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Bradley v. Jp Morgan Chase Bank

United States District Court, Ninth Circuit

June 11, 2013

Randy E. Bradley; Joanne C. Bradley, Plaintiffs,
v.
JP Morgan Chase Bank, National Association; All Persons Claiming Any Legal Or Equitable Right, Title, Lien To Property Commonly Known As; 4815 East Moonlight Way Paradise Valley AZ, 85253, Defendants.

ORDER

DAVID G. CAMPBELL, District Judge.

Defendant JP Morgan Chase Bank ("Chase") has filed a motion to dismiss the complaint of pro se Plaintiffs Randy and Joanne Bradley. Doc. 7. The motion is fully briefed. Docs. 11, 12. For the reasons discussed below, the Court will dismiss the complaint with leave to amend.

I. Background.

Plaintiffs obtained a loan from Washington Mutual Bank, F.A. ("WAMU") in August 2007, secured by property at 4815 East Moonlight Way, Paradise Valley, Arizona. In 2008, Plaintiffs received notice that Defendant had acquired WAMU and would thereafter be servicing Plaintiffs' loan. Upon viewing a customer service notice from Defendant entitled "Help for Homeowners" that detailed refinance and loan modification options for eligible customers, Plaintiffs applied for a loan modification. Plaintiffs allege that Defendant's consideration and subsequent denial of their application violated the terms of a Pooling and Servicing Agreement that governed the loan.

Plaintiffs commenced this action by filing a complaint in Maricopa County Superior Court alleging breach of contract, misrepresentation, breach of the covenant of good faith and fair dealing, and breach of fiduciary duty. Defendant removed the case to this Court and moved to dismiss the complaint under Rule 12(b)(6). Doc. 7. Plaintiffs responded to the motion eight days after the time to file a response had expired.[1] Doc. 11.

II. Legal Standard.

When analyzing a complaint for failure to state a claim to relief under Rule 12(b)(6), the well-pled factual allegations are taken as true and construed in the light most favorable to the nonmoving party. Cousins v. Lockyer, 568 F.3d 1063, 1067 (9th Cir. 2009). Legal conclusions couched as factual allegations are not entitled to the assumption of truth, Ashcroft v. Iqbal, 556 U.S. 662, 680 (2009), and they are insufficient to defeat a motion to dismiss for failure to state a claim, In re Cutera Sec. Litig., 610 F.3d 1103, 1108 (9th Cir. 2010). To avoid a Rule 12(b)(6) dismissal, the complaint must plead enough facts to state a claim to relief that is plausible on its face. Bell Atl. Corp. v. Twombly, 550 U.S. 544, 570 (2007). The Court must construe the complaint liberally because Plaintiffs are proceeding pro se. See Hughes v. Rowe, 449 U.S. 5, 9 (1980).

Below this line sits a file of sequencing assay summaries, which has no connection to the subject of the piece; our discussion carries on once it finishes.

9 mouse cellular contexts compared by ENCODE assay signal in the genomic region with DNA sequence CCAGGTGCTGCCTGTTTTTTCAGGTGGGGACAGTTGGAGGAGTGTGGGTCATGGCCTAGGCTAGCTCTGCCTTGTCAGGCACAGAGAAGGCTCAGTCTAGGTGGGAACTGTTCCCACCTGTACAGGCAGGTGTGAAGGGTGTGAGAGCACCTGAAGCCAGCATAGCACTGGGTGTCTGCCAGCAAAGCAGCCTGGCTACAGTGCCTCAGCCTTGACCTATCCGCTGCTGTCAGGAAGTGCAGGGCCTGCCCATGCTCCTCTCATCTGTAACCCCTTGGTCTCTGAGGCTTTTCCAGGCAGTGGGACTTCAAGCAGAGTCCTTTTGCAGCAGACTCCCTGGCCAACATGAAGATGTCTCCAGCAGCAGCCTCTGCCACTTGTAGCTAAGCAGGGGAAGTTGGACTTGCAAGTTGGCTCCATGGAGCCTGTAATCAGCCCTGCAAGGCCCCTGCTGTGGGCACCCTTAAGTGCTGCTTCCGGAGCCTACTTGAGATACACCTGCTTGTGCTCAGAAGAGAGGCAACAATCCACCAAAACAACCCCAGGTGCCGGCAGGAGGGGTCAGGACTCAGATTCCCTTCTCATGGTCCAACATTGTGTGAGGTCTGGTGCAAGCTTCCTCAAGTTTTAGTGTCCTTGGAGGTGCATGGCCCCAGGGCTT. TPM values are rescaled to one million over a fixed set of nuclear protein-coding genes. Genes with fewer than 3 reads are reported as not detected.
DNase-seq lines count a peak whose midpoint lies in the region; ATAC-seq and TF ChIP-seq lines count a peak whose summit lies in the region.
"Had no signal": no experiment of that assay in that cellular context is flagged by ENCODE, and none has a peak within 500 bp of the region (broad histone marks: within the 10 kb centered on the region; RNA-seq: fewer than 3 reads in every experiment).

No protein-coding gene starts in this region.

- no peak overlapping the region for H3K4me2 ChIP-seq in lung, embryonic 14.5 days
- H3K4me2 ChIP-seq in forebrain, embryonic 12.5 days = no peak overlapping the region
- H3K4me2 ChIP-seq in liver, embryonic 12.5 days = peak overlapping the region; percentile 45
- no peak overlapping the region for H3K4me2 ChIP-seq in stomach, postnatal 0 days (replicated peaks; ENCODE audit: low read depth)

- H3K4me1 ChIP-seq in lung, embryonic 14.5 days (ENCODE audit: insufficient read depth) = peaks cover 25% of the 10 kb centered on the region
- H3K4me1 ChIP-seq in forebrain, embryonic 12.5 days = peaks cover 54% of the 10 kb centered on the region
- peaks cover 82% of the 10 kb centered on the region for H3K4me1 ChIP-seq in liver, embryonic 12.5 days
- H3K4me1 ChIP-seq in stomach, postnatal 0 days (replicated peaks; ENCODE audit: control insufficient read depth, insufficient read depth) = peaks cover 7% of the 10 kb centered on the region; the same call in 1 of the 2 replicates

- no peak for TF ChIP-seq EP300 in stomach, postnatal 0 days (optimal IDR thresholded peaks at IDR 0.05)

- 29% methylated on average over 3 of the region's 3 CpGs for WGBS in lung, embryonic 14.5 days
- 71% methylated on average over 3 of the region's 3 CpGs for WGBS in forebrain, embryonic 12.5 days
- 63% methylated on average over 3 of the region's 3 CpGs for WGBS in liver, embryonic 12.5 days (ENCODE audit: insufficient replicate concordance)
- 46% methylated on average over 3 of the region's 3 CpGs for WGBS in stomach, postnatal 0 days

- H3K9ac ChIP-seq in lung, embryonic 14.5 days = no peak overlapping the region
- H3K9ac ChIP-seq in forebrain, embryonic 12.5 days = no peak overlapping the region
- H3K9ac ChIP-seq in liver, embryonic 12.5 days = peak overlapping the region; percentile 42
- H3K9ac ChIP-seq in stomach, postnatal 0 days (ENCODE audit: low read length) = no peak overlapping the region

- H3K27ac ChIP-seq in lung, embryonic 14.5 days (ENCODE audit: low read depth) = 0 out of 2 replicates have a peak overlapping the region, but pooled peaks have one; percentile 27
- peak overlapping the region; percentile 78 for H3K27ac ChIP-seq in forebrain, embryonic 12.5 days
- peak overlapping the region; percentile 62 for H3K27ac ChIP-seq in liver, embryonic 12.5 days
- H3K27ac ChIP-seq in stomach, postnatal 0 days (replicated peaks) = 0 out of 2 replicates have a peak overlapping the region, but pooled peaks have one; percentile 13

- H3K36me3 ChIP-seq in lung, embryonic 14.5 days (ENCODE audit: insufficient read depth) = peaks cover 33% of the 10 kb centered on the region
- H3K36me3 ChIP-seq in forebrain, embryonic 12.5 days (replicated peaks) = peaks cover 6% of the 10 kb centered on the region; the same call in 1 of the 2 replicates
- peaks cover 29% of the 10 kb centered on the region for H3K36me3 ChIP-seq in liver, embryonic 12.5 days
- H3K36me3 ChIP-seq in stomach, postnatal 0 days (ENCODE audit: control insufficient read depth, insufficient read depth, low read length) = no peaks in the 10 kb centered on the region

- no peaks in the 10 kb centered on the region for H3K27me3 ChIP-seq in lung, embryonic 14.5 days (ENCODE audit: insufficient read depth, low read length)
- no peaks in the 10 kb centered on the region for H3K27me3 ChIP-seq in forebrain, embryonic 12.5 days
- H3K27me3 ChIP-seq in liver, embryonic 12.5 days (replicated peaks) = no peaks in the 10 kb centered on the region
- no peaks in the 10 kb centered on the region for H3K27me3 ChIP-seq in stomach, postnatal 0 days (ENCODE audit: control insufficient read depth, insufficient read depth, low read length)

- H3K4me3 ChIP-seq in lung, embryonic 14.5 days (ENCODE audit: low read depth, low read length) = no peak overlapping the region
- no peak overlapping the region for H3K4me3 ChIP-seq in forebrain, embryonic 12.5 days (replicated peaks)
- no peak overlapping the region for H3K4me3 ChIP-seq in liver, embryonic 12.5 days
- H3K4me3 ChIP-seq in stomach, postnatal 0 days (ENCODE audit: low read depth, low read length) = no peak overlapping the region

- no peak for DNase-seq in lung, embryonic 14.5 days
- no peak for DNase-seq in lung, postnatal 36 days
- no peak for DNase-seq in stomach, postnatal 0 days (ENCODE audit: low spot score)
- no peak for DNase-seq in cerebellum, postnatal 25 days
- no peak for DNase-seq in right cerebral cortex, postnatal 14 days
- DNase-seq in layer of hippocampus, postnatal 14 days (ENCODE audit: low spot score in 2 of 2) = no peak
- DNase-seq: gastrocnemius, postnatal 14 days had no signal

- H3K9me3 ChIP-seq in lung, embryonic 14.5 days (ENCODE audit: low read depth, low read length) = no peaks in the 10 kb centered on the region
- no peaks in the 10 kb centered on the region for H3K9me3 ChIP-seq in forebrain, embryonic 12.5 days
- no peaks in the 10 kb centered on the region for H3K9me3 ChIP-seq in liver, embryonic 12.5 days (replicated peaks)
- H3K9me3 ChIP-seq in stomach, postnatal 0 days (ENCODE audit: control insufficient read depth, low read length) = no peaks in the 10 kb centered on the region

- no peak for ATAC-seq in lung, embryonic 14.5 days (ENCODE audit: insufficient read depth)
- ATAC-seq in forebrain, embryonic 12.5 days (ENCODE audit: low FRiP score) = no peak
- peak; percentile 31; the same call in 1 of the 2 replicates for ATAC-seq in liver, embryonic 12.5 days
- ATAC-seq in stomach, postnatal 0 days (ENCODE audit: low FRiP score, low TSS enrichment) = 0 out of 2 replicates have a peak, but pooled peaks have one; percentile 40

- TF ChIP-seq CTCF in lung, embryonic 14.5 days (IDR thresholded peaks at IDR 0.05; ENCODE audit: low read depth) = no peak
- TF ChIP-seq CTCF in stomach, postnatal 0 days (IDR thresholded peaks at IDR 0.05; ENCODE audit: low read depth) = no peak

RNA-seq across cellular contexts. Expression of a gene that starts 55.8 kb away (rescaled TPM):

The Court generally will not consider evidence or documents beyond the complaint when ruling on a Rule 12(b)(6) motion. "A court may, however, consider certain materials - documents attached to the complaint, documents incorporated by reference in the complaint, or matters of judicial notice - without converting the motion to dismiss into a motion for summary judgment." United States v. Ritchie, 342 F.3d 903, 908 (citations omitted); see also Knievel v. ESPN, 393 F.3d 1068, 1076 (9th Cir. 2005) (noting that the court may take into account documents "whose contents are alleged in a complaint and whose authenticity no party questions, but which are not physically attached to the [plaintiff's] pleading.").

Defendant attached the Pooling and Servicing Agreement ("PSA") to its motion to dismiss. Plaintiffs did not physically attach this document to the complaint, but the complaint alleges its content and the document is central to Plaintiffs' claims. Plaintiffs' response does not contest the authenticity of the document. Accordingly, the Court will consider the PSA in this decision.

III. Analysis.

A. Breach of Contract.

To state a breach of contract claim, "the complaint must allege an agreement, the right to seek relief, and breach by the defendant." Commercial Cornice & Millwork, Inc. v. Camel Constr. Servs. Corp., 739 P.2d 1351, 1355 (Ariz. 1987) (citing City of Tucson v. Superior Ct., 569 P.2d 264 (Ariz. 1977)). Although Plaintiffs did not list a breach of contract claim in the caption of their complaint, nor in the introductory summary of their causes of action, (Compl. [Doc. 1-1 at 3-11] at ¶ 1), it appears from the substance of their claims that they intended to bring a claim for breach of contract. Because Defendant also made this assumption and responded to the claim, the Court will address it here.

Plaintiffs claim that Defendant breached the terms of the PSA existing between WAMU and themselves. Defendant argues that it did not become a successor in interest to this contract when it acquired WAMU, but the Court need not assess the validity of this argument because the claim fails regardless. Thus, for purposes of this motion only, the Court will construe the facts in favor of Plaintiffs and assume that Defendant became a party to the PSA when it purchased WAMU.[2]

Plaintiffs' theory of the breach rests on an unspecified clause in the PSA which states in relevant part that "the servicer shall not permit any modification with respect to any Mortgage loan." Compl. at ¶ 21. The complaint clearly states that Defendant denied Plaintiffs' application for modification. Compl. at ¶ 17. Thus, Defendant could not have breached the contract on the facts alleged because it did not modify the loan. Given the facts as pled by Plaintiffs, Defendant complied with the ...


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